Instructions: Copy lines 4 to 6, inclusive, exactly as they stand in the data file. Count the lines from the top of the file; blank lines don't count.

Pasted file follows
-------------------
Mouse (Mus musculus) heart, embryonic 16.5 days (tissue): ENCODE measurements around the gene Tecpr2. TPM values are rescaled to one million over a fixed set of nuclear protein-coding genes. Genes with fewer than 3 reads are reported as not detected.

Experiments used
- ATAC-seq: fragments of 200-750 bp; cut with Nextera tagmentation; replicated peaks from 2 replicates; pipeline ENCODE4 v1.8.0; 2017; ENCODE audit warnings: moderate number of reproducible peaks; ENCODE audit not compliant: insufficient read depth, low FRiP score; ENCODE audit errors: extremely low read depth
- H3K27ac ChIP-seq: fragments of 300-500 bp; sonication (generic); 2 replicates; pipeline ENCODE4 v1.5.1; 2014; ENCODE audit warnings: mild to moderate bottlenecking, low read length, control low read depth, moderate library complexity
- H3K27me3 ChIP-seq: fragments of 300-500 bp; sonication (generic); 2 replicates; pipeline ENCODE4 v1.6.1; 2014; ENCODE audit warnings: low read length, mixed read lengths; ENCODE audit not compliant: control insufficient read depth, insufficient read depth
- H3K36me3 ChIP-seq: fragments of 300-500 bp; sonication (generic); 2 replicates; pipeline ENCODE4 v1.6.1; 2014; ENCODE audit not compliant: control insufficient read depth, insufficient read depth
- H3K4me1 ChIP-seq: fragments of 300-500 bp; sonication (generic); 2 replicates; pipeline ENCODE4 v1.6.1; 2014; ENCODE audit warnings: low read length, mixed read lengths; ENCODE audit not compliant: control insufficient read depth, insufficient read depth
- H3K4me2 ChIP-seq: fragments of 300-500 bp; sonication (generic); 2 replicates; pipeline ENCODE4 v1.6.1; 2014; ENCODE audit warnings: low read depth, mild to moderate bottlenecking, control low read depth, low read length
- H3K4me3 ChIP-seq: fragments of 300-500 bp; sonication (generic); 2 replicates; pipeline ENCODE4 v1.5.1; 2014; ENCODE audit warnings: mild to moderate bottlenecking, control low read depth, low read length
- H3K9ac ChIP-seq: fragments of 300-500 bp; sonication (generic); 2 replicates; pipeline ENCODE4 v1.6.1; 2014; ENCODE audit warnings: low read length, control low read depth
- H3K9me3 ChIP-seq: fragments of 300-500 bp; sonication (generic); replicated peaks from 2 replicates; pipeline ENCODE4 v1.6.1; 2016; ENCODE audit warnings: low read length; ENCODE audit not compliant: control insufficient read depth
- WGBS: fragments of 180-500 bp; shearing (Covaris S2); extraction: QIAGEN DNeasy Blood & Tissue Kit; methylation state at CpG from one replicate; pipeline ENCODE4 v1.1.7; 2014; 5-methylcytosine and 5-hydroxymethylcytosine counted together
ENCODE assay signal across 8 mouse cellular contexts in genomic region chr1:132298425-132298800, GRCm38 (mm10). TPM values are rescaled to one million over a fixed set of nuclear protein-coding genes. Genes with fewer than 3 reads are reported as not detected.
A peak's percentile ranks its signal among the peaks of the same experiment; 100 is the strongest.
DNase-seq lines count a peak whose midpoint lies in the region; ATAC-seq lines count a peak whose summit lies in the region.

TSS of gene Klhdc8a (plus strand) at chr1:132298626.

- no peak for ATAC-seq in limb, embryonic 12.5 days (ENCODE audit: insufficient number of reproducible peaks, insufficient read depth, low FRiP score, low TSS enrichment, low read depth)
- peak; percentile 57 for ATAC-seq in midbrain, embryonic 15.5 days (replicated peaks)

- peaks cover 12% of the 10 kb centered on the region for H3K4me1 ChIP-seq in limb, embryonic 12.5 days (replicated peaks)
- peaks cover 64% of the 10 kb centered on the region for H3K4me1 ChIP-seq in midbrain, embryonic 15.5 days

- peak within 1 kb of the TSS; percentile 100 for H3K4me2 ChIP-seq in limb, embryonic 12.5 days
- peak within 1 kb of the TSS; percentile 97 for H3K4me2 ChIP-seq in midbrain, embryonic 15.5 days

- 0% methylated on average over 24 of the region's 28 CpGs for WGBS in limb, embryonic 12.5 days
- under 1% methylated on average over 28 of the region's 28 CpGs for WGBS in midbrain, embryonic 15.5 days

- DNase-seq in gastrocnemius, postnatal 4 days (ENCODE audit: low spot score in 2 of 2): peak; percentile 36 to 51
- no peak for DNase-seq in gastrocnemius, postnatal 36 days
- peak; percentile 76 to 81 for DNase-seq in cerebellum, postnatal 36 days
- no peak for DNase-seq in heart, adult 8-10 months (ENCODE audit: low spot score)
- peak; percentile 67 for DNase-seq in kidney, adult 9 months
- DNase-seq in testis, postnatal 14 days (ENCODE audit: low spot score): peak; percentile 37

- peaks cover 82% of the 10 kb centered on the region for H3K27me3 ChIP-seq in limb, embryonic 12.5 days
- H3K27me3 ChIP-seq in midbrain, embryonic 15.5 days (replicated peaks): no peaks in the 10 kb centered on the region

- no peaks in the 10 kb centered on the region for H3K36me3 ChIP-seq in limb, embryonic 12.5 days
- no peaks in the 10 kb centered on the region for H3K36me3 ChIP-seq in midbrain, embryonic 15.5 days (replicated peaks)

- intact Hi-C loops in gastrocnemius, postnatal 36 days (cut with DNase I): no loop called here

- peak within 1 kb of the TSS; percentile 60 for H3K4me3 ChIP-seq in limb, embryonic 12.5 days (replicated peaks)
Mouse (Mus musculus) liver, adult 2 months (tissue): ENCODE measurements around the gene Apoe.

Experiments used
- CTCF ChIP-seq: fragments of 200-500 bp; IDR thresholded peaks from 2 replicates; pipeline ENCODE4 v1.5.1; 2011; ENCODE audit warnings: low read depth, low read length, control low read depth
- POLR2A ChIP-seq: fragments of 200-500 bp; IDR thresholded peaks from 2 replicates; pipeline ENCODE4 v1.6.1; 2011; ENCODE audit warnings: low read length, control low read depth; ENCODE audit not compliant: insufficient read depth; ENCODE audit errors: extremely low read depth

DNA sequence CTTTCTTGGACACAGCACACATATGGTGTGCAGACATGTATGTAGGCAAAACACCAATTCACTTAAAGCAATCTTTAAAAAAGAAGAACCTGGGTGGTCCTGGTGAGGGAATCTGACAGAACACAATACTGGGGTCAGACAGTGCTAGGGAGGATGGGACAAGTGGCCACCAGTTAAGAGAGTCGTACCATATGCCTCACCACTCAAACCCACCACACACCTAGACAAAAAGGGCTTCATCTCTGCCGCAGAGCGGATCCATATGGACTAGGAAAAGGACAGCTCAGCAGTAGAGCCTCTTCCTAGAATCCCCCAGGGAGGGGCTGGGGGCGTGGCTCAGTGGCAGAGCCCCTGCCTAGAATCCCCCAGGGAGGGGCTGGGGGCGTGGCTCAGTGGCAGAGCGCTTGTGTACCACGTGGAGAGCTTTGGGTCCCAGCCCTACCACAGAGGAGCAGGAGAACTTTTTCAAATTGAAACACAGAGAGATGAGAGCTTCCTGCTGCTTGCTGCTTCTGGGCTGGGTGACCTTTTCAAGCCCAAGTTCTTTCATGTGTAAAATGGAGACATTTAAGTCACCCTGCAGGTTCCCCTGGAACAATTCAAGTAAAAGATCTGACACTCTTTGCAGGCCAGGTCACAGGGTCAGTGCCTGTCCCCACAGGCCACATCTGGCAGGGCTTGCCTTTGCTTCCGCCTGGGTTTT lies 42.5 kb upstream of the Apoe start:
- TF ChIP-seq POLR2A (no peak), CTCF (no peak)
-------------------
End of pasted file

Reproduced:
- H3K27ac ChIP-seq: fragments of 300-500 bp; sonication (generic); 2 replicates; pipeline ENCODE4 v1.5.1; 2014; ENCODE audit warnings: mild to moderate bottlenecking, low read length, control low read depth, moderate library complexity
- H3K27me3 ChIP-seq: fragments of 300-500 bp; sonication (generic); 2 replicates; pipeline ENCODE4 v1.6.1; 2014; ENCODE audit warnings: low read length, mixed read lengths; ENCODE audit not compliant: control insufficient read depth, insufficient read depth
- H3K36me3 ChIP-seq: fragments of 300-500 bp; sonication (generic); 2 replicates; pipeline ENCODE4 v1.6.1; 2014; ENCODE audit not compliant: control insufficient read depth, insufficient read depth